- Apps galore - While most of the photography apps in the store are geared towards gimicky effects for the iPhone's camera there are some that can be used for serious photographers. Some are simple calculators for Depth Of Field (DOF), some simply tell you sunrise and sunset times by your location, others give suggestions for shooting in certain situations (neon lights, campfire, lightning, aurora etc) but some like the dSLR remote lets you control your camera remotely and even see through the viewfinder (only on certain models).
- Portable inspiration - When browsing the interwebs keep a folder of photos you find inspiring or of shots you'd like to try, then dump them periodically to your ipod. This is also handy for keeping an album of poses if you're shooting people, often times I'll draw a blank mid-shoot on how to pose the subject only to realize afterwards that I should have tried "this angle" or "done that instead".
- Maps* - Running late and can't find the location you're supposed to be shooting at? There's an app for that ;) Google maps can be very handy in this instance, this summer while on a roadtrip to BC our car overheated and thanks to the ipod we found a VW dealer only 1.5 kM from where we were. *This assumes you have wifi (or a data plan on the iPhone).
- Scout Locations (Using iPhone Camera) - See an interesting alleyway or perhaps an alluring spiral staircase that you want to come back to for a shoot? Take a snap of it. Some software even lets you geotag the location so you can even get directions back to where you took the photo.
Digimate III portable HDD and card dumper
This device made the list because of its potential, I truly haven't reached the point of not being able to live without it. Long story short the one I received had some bent pins in the CF card slot so I'm in the process of getting a replacement. Hopefully that doesn't scare you off though, this is the first incident I've had like this in many many orders from this company so they're track record is still good!!!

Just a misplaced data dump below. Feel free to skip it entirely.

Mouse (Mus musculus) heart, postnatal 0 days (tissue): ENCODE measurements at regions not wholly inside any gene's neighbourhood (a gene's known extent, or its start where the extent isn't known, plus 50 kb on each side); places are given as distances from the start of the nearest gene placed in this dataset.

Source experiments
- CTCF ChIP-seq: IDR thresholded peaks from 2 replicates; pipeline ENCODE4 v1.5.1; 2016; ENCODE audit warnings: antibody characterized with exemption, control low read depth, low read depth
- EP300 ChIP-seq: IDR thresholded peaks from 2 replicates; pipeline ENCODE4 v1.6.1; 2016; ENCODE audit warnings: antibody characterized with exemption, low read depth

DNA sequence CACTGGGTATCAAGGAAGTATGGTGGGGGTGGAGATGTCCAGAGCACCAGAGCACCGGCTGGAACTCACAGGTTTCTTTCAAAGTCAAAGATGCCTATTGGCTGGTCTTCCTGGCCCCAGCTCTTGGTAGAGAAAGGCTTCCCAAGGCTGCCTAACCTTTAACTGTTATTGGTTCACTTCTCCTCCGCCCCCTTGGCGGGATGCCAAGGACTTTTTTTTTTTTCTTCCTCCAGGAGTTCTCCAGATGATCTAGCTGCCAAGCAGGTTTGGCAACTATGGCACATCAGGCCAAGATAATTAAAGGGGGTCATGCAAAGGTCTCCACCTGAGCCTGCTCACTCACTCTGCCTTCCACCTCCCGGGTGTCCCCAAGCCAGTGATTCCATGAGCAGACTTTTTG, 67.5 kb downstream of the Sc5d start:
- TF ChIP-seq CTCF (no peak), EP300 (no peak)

Essentially this device is an enclosure for a 2.5" laptop hard drive, however unlike most of its kind this one had built in card readers and a chip that lets you plug in a memory card and copy its contents to the hard drive. I really can't believe there aren't more products like it out there, the ones that do exist are often so overpriced they go extinct quickly due to lack of sales.
I was able to test out the one I received using other memory card slots however and found it to work very well, transfer speeds while not blazing fast were more than sufficient.
This device is really just a shell, you need to still purchase a hard drive to stick into it. The price of drives comes down daily so for as little as $50 you can buy a 250GB sata drive. On that note I should point out that there are 2 versions of this item, one for SATA drives and one for IDE drives. IDE drives are starting to reach the end of their lifecycle and are therefore become more expensive than the more abundant SATA drives. Unfortunately I didn't realize there was a SATA version when I ordered mine so I was stuck with IDE and a 160GB size limitation.
I'll try to post a followup on this device once I get my replacement. I can't see myself using it every day (except maybe as just a portable HDD) but I can see it being a great companion while travelling and for an extra layer of redunancy during photoshoots. One final thing to note however, this device requires the HDD to be formatted as FAT32 which is something that Windows has issues with. Windows will limit you to a max of 32GB partition size which can be annoying. You'll need to use a third party software program to format the drive, I used GParted in Ubuntu as a quick method but plenty of tools exist for Windows environments too.
Why it's great for photographers:
- Large storgage - Even if you get the IDE version which is limited to 160GB thats still a ton of shots. I carry two 16GB cards when shooting RAW with my 5DMKII and don't often worry about space, this would be like having 10 cards.
- PC Free Transfers - If you're like me you already have enough gear to lug around, being able to travel without a pc (even a netbook) will cut your weight down a lot.
- Extra Redunancy - Even if you have tons of memory cards and don't require the extra space its still a good idea not to keep all your eggs in one basket. Dumping the cards to this device will help protect you against accidental data loss.